The others noted that she seemed very concerned.
“Although I have spent most of my money buying passage,” Virginia said. " I have some coin left. It isn’t much, but I would gladly give it to you if you would be so kind to escort me to the tavern. I do not feel Port Royal is a safe place.”
“Port Royal can be a very dangerous place,” Jack Pencroft said.
Lok nodded in agreement.
“Mademoiselle,” Jaques said. “I cannot speak for the other two gentlemen here, but I would be most willing to accompany you to the Crown and ensure that you arrive there safely. However, the Royal Crown is full of…shall we say, unsavory, sorts. A woman of your standing should be extremely careful there.”
The Royal Crown Tavern, or simply The Crown, as it is known to locals, is a typical sailors’ haunt. The tavern is very crowded, and reeks of pipe smoke, stale beer, and unwashed sailors.
The building once served as a Governor’s manor and was then considered the most exquisite and lavishly built home in all of Port Royal. How it turned into a tavern full of drunken sailors remained a mystery, for no one dared to question the current proprietor about how he came to own a place once frequented by the wealthy elites of Jamaica.
“I am glad for your company,” Virginia said turning to all three who walked in with her into The Crown. She looked about the tavern and noticed all eyes upon her. She couldn’t imagine entering the seedy place without the escort of her three new-found friends.
A man dressed better than everyone else in the tavern stood up from his chair and started walking towards Virginia.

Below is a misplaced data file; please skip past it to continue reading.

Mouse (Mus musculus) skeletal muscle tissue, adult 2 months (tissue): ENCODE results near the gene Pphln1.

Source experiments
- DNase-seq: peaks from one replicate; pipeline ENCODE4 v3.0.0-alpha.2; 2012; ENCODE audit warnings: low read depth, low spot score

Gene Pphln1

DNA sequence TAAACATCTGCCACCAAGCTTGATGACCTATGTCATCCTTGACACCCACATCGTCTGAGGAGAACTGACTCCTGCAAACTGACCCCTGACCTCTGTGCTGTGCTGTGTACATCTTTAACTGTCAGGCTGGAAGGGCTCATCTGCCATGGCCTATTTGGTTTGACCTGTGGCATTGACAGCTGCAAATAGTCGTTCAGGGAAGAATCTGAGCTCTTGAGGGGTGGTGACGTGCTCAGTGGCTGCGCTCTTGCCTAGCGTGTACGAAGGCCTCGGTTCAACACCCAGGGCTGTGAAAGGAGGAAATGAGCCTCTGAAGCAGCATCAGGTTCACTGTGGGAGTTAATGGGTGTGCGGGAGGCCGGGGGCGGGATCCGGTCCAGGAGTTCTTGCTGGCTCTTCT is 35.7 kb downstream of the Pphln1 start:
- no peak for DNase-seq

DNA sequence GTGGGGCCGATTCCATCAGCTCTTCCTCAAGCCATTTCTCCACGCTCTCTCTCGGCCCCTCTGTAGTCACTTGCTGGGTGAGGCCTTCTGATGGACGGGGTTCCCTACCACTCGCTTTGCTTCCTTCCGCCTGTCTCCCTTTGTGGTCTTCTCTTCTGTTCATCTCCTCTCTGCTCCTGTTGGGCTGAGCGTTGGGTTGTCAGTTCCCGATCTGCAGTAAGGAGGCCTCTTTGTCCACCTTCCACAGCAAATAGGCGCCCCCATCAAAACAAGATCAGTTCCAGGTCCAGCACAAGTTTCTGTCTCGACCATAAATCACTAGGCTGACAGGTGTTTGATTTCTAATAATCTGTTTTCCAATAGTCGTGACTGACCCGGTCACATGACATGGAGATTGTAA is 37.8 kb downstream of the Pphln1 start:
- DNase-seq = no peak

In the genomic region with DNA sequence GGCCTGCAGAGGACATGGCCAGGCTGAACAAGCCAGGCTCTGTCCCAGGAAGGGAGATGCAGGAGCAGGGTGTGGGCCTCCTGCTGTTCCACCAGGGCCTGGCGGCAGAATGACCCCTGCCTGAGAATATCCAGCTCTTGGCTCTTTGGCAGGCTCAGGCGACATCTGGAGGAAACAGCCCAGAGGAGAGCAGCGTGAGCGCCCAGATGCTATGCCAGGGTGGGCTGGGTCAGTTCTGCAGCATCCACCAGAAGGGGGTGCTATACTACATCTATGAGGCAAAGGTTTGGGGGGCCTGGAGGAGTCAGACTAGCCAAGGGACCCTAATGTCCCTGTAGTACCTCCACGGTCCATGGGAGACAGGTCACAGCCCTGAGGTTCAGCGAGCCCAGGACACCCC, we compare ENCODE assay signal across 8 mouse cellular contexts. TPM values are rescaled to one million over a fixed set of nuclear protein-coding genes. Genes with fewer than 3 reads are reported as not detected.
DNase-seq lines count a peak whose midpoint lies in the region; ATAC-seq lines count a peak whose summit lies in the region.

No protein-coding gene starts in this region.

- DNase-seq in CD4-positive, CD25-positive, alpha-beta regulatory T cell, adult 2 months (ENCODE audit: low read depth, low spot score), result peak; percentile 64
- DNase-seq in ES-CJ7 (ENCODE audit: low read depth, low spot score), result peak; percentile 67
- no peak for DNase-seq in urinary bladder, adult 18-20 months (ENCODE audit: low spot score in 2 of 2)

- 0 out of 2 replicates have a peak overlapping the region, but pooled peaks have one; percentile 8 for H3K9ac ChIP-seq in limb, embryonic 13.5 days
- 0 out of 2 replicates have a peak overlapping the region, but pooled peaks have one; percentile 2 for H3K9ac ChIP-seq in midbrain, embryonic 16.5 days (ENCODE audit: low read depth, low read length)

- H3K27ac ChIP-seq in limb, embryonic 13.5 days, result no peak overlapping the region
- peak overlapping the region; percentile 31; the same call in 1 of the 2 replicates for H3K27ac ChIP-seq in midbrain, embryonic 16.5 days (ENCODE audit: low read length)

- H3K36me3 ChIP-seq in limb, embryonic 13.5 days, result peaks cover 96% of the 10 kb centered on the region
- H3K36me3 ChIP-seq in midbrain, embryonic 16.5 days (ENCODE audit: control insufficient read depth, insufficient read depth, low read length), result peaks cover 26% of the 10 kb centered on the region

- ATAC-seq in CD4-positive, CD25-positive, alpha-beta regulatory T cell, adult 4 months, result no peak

Jacques placed his hand on the hilt of his rapier and stepped in front of Virginia placing himself between her and the stranger.
“Miss Virginia, I presume,” the stranger said with a slight bow. “I am Michael Knotts.”
“What news do you have of my father?” she asks. “Is he alive?”
“Aye,” says Knotts, “but he is not a well man. This may be hard for you to accept, child, but your father is in prison. He and his crew attacked a French payroll ship and buried the treasure. Unfortunately, the haul was large enough to attract other parties. There was a naval battle, and your father was taken to the house of Baron Pettigrew, where his identity could be kept secret from the Governor.”
“My father wasn’t a pirate,” Virginia stammered, tears welling in her eyes.
“He was, my lady, but a gentleman pirate,” Knotts replied. “Pettigrew wants to know where the payroll is buried, but your father won’t tell. I fear he’ll be executed unless he talks. Did he tell you anything about the treasure?”
“No,” Virginia sobbed. “I always thought he was a sailor. He told me he was a sailor.”
“A pity,” mused Knotts, “but no matter. I’m sure he’ll talk once he sees you’ve been captured as well. MEN!” he called out, drawing his rapier.
A number of patrons suddenly drew weapons, and rushed toward the table.
Jack Pencroft quickly pushed Virginia aside and engaged the first man who came to attack her.
To be continued…
Cast & Crew:
Jaques De Liancour